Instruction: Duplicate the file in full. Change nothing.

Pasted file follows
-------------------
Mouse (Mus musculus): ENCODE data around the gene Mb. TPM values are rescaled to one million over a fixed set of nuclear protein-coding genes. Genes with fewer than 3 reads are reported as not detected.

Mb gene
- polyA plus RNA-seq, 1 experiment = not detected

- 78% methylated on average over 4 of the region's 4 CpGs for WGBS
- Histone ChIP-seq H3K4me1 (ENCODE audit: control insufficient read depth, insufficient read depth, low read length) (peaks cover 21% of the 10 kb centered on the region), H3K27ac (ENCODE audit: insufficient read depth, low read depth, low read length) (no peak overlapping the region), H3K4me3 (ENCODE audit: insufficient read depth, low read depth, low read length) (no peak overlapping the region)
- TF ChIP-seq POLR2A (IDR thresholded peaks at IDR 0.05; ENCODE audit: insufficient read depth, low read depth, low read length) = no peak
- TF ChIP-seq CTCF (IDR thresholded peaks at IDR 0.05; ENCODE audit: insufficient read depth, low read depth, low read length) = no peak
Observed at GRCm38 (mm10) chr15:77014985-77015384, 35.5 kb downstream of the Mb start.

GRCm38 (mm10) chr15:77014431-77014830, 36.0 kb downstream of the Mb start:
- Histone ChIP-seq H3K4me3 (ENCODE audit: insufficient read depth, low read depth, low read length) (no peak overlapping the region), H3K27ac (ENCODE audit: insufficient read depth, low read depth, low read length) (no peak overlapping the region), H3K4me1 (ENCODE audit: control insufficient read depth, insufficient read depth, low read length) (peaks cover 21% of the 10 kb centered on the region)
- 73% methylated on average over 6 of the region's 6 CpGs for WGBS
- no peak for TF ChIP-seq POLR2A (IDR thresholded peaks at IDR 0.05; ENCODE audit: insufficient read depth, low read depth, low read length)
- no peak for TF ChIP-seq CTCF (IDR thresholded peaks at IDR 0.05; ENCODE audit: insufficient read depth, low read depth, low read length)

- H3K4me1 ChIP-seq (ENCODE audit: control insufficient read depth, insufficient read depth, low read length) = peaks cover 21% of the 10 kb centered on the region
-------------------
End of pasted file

Mouse (Mus musculus): ENCODE data around the gene Mb. TPM values are rescaled to one million over a fixed set of nuclear protein-coding genes. Genes with fewer than 3 reads are reported as not detected.

Mb gene
- polyA plus RNA-seq, 1 experiment = not detected

- 78% methylated on average over 4 of the region's 4 CpGs for WGBS
- Histone ChIP-seq H3K4me1 (ENCODE audit: control insufficient read depth, insufficient read depth, low read length) (peaks cover 21% of the 10 kb centered on the region), H3K27ac (ENCODE audit: insufficient read depth, low read depth, low read length) (no peak overlapping the region), H3K4me3 (ENCODE audit: insufficient read depth, low read depth, low read length) (no peak overlapping the region)
- TF ChIP-seq POLR2A (IDR thresholded peaks at IDR 0.05; ENCODE audit: insufficient read depth, low read depth, low read length) = no peak
- TF ChIP-seq CTCF (IDR thresholded peaks at IDR 0.05; ENCODE audit: insufficient read depth, low read depth, low read length) = no peak
Observed at GRCm38 (mm10) chr15:77014985-77015384, 35.5 kb downstream of the Mb start.

GRCm38 (mm10) chr15:77014431-77014830, 36.0 kb downstream of the Mb start:
- Histone ChIP-seq H3K4me3 (ENCODE audit: insufficient read depth, low read depth, low read length) (no peak overlapping the region), H3K27ac (ENCODE audit: insufficient read depth, low read depth, low read length) (no peak overlapping the region), H3K4me1 (ENCODE audit: control insufficient read depth, insufficient read depth, low read length) (peaks cover 21% of the 10 kb centered on the region)
- 73% methylated on average over 6 of the region's 6 CpGs for WGBS
- no peak for TF ChIP-seq POLR2A (IDR thresholded peaks at IDR 0.05; ENCODE audit: insufficient read depth, low read depth, low read length)
- no peak for TF ChIP-seq CTCF (IDR thresholded peaks at IDR 0.05; ENCODE audit: insufficient read depth, low read depth, low read length)

- H3K4me1 ChIP-seq (ENCODE audit: control insufficient read depth, insufficient read depth, low read length) = peaks cover 21% of the 10 kb centered on the region